identified in any other organism and are thus unique biological markers
for nitrogen-fixing heterocystous cyanobacteria. Using high performance
liquid chromatography coupled to electrospray ionisation tandem mass
spectrometry (HPLC/ESI-MS/MS), we detected HGs in Pleistocene and
Pliocene Mediterranean sapropels buried up to 60 m below the seafloor.
In addition, these HGs were also found in lacustrine deposits of the
Oligocene Lake Enspel (35 Ma), the Eocene Lake Messel (47 Ma) and the
Eocene Green-River Formation (ca. 50 Ma). The presence of IPLs such as
HGs in these ancient sediments is remarkable, given the assumed lability
of IPLs with glycosidic or phosphoric head groups. Our data, however,
show that HGs with glycosidically bound head groups, unambiguously
derived from photoautotrophic organisms living in the photic zone of the
water column, can fossilize and be well preserved in the sedimentary
record. The presence of HGs in fossil sediments, thus, raises the
question whether certain IPLs, especially those with glycosidic head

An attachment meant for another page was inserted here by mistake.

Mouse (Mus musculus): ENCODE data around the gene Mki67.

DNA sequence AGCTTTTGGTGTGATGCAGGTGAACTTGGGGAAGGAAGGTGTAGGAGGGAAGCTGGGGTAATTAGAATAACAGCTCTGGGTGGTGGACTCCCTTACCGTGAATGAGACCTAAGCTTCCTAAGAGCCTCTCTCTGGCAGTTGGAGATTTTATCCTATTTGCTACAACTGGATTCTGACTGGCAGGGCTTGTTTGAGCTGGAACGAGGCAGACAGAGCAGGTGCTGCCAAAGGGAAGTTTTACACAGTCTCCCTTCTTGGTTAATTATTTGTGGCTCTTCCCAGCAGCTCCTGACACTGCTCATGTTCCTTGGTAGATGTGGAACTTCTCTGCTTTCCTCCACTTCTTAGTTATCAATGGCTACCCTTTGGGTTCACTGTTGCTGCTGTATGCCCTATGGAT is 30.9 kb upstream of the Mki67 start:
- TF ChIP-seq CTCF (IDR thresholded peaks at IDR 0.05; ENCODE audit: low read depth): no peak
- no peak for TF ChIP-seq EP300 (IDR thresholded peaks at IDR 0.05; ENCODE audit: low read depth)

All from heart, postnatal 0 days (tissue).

groups, may be more recalcitrant than previously thought and can
constitute a significant fossil component of the so-called IPL fraction.
This has important consequences (1) for the use of IPLs as a proxy of
living prokaryotic biomass and (2) for the conclusion that Archaea are
the main standing stock of prokaryotes in the deep-biosphere.
AGU Fall Meeting Abstracts. 11/2009; -1:04.
ABSTRACT: Albeit a relatively small community, Dutch scientists have been an
integral and active component of the various international drilling
programs (DSDP/ODP/ IODP and IMAGES), Interests in, and enthusiasm for
the program(s), also for the future, are strong. In this contribution,
we summarize ideas about the near future of European and global ocean
drilling from the Dutch perspective, as gathered from recent national
meetings of the community, and from the Netherlands IODP committee.
ABSTRACT: Branched glycerol dialkyl glycerol tetraethers (GDGTs) containing 0 to 2
cyclopentyl moieties were initially detected in peat deposits .
Through the analysis of a global set of soils samples Weijers et al. 
showed that these GDGTs, probably of bacterial origin, are produced in
situ in these soils. Rivers and direct run-off transport these
compounds, together with other soil organic matter, to marine  and
lake sediments [4, 5]. Recently, Weijers et al.  defined two indices
that are based on branched GDGTs that are distinctively influenced by
two environmental factors. The cyclisation ratio of the branched
tetraethers (CBT) is related to soil pH and the methylation index of
branched tetraethers (MBT) is related to temperature and soil pH. Lake
sediments are often used for reconstructing past climatic changes. The
presence of branched GDGTs in lake sediments potentially allows
reconstruction of temperature and pH of the lake drainage area. We